HARLEM



A Paradise of my own people"
--Claude McKay

"where would you rather be on parade -- In heaven or in Harlem?"
--Witter Bynner

"I've got Harlem on my mind
I've a longing to be lowdown
And my 'parlez-vous' will not ring true
With Harlem on my mind."
--Irving Berlin
HARLEM has been a mecca for African-Americans from all over America and the world.  It represents hope and freedom from bigotry.  

In the 60’s and 70s, Harlem became a symbol of urban decay to many Americans and there was much crack/cocaine trade in parts of Harlem in the 80s and 90s.  However, Harlem is one of the City's most beautiful neighborhoods and has played a significant part in American history and culture.  Harlem was originally a suburb of the city with farms and elegant country estates including Alexander Hamilton’s HAMILTON GRANGE estate.  The Sugar Hill section of Harlem was once home to Lena Horne, Roy Wilkins, Thurgood Marshall, W.E.B. Du Bois, Duke Ellington, Count Basie, Sugar Ray Robinson, and A'Lelia Walker Robinson.  The Brotherhood of Sleeping Car Porters, the first black labor union, the NAACP, and Marcus Garvey's Universal Negro Improvement Association all had offices in Harlem.  In recent years Harlem has become a more integrated neighborhood and currently its population is only about 40 percent black.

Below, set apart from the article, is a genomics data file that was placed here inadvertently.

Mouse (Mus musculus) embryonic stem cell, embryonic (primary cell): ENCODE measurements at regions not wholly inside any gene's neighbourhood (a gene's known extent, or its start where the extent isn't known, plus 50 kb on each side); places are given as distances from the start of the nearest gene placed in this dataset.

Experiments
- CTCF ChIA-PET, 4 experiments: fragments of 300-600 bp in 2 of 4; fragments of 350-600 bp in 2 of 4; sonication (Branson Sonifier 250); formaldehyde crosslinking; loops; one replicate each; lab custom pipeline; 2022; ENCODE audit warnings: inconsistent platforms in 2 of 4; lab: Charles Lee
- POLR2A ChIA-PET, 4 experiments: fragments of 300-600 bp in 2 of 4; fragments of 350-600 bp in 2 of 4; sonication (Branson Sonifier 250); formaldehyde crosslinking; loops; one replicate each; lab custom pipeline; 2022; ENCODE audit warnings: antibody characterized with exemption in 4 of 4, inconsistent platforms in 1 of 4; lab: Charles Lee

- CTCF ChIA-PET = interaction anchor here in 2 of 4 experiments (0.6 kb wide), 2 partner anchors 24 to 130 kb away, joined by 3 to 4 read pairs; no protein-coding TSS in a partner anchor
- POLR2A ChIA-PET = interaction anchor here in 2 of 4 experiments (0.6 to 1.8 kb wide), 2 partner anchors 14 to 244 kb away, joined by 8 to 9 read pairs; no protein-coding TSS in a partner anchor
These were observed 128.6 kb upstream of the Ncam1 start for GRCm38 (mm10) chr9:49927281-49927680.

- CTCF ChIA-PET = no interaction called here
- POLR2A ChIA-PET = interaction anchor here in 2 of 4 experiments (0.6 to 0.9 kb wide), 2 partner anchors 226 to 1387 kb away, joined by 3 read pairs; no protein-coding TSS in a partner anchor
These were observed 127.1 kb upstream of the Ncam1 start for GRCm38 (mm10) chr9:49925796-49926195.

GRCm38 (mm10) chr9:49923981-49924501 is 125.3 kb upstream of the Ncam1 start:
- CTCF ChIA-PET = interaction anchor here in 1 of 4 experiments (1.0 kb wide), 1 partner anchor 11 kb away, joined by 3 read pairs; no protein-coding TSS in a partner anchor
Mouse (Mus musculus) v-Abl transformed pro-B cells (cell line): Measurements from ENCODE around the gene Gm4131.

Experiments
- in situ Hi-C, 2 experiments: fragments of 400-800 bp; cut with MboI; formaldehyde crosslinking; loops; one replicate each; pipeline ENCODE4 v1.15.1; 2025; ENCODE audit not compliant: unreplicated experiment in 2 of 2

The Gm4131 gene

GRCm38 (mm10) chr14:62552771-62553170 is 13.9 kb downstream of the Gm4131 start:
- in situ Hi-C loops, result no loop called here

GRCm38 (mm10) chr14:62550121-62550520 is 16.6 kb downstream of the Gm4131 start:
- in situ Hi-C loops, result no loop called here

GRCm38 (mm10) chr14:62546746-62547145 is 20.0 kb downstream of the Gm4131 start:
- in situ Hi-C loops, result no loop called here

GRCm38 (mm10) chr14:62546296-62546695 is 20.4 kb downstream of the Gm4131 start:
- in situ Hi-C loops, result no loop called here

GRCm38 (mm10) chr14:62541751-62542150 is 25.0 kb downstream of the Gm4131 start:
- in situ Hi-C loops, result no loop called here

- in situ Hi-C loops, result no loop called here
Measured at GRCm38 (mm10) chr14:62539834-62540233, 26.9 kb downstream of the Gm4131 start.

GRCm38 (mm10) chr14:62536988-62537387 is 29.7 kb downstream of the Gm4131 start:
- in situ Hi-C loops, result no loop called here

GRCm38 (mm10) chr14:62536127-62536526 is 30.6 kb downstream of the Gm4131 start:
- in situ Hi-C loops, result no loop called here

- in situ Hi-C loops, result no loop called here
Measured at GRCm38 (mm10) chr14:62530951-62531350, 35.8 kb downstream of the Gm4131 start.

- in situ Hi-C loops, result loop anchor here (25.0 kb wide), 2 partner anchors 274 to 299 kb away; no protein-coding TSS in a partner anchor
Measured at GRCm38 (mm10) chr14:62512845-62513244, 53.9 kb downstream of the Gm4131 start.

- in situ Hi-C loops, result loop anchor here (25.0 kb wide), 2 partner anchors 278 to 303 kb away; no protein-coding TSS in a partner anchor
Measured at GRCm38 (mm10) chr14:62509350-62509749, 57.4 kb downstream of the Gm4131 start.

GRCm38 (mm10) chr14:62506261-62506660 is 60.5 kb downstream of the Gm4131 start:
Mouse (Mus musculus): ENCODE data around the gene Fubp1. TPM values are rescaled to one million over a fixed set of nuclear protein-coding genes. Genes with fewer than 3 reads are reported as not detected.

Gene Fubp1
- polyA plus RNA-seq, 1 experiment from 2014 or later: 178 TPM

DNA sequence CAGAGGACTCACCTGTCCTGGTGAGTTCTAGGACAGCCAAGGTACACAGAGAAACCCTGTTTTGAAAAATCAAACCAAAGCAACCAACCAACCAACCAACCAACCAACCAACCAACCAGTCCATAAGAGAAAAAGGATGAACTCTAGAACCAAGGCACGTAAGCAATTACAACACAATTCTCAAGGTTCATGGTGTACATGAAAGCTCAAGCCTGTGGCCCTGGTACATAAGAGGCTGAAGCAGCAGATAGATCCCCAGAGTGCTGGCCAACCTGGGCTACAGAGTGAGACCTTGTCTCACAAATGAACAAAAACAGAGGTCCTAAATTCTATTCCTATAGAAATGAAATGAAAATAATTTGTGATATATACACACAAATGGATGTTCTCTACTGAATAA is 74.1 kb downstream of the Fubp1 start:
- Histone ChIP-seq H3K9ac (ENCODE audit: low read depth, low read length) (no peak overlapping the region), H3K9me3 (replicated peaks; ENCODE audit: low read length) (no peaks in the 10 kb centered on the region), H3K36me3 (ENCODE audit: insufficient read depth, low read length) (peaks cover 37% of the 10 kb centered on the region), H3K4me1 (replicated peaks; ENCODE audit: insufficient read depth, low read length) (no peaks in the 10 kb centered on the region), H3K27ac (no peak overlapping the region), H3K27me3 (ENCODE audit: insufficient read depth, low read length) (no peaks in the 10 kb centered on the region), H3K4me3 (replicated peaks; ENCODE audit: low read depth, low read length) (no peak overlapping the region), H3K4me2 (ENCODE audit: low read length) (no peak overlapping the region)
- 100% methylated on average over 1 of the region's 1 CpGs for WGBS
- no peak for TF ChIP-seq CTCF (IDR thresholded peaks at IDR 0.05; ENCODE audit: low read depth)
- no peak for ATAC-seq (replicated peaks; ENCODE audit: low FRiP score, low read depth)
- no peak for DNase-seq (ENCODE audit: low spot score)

New Haarlem was named for the Dutch city of Haarlem by Dutch settlers in 1658.  The English changed the name to Harlem when they took over New Amsterdam (New York) in 1664.   The distance from downtown New Amsterdam to New Haarlem was 11 miles -- the very same distance between the Dutch cites of Amsterdam and Haarlem in Holland.